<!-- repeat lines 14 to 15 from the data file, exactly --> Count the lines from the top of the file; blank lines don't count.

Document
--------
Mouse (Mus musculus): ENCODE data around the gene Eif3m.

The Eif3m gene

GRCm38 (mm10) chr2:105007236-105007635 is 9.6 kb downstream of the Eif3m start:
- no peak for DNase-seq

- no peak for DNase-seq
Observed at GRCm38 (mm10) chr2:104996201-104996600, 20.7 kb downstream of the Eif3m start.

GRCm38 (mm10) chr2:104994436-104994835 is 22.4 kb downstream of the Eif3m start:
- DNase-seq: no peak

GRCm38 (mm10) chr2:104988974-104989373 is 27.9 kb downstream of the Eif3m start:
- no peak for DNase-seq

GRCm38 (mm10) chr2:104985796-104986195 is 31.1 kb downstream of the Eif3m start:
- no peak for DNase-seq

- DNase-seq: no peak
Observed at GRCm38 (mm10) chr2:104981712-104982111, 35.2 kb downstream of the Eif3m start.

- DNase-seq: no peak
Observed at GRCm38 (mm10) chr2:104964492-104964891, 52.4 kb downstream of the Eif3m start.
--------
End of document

Observed at GRCm38 (mm10) chr2:104981712-104982111, 35.2 kb downstream of the Eif3m start.

- DNase-seq: no peak